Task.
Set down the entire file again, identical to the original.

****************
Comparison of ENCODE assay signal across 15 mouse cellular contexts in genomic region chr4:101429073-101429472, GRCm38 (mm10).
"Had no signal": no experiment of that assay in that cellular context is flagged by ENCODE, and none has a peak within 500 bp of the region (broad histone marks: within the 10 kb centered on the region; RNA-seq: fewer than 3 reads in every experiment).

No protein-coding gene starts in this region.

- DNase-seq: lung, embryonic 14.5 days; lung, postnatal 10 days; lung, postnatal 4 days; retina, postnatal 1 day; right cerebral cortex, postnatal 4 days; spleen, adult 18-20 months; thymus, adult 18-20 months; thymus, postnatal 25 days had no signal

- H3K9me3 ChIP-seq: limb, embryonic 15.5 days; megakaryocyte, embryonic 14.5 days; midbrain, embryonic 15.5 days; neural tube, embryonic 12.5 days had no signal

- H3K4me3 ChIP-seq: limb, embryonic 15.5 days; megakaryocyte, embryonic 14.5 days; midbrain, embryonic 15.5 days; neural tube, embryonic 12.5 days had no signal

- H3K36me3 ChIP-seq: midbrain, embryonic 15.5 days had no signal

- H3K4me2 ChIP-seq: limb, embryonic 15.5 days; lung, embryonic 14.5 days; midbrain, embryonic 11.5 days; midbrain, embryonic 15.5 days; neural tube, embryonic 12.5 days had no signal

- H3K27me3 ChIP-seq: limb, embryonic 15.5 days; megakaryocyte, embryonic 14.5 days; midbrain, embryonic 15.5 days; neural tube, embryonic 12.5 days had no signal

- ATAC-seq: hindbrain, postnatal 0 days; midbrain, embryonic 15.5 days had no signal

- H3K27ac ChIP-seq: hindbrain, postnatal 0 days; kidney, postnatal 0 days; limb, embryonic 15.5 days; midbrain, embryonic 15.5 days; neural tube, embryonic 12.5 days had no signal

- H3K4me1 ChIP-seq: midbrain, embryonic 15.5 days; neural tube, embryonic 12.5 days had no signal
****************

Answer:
Comparison of ENCODE assay signal across 15 mouse cellular contexts in genomic region chr4:101429073-101429472, GRCm38 (mm10).
"Had no signal": no experiment of that assay in that cellular context is flagged by ENCODE, and none has a peak within 500 bp of the region (broad histone marks: within the 10 kb centered on the region; RNA-seq: fewer than 3 reads in every experiment).

No protein-coding gene starts in this region.

- DNase-seq: lung, embryonic 14.5 days; lung, postnatal 10 days; lung, postnatal 4 days; retina, postnatal 1 day; right cerebral cortex, postnatal 4 days; spleen, adult 18-20 months; thymus, adult 18-20 months; thymus, postnatal 25 days had no signal

- H3K9me3 ChIP-seq: limb, embryonic 15.5 days; megakaryocyte, embryonic 14.5 days; midbrain, embryonic 15.5 days; neural tube, embryonic 12.5 days had no signal

- H3K4me3 ChIP-seq: limb, embryonic 15.5 days; megakaryocyte, embryonic 14.5 days; midbrain, embryonic 15.5 days; neural tube, embryonic 12.5 days had no signal

- H3K36me3 ChIP-seq: midbrain, embryonic 15.5 days had no signal

- H3K4me2 ChIP-seq: limb, embryonic 15.5 days; lung, embryonic 14.5 days; midbrain, embryonic 11.5 days; midbrain, embryonic 15.5 days; neural tube, embryonic 12.5 days had no signal

- H3K27me3 ChIP-seq: limb, embryonic 15.5 days; megakaryocyte, embryonic 14.5 days; midbrain, embryonic 15.5 days; neural tube, embryonic 12.5 days had no signal

- ATAC-seq: hindbrain, postnatal 0 days; midbrain, embryonic 15.5 days had no signal

- H3K27ac ChIP-seq: hindbrain, postnatal 0 days; kidney, postnatal 0 days; limb, embryonic 15.5 days; midbrain, embryonic 15.5 days; neural tube, embryonic 12.5 days had no signal

- H3K4me1 ChIP-seq: midbrain, embryonic 15.5 days; neural tube, embryonic 12.5 days had no signal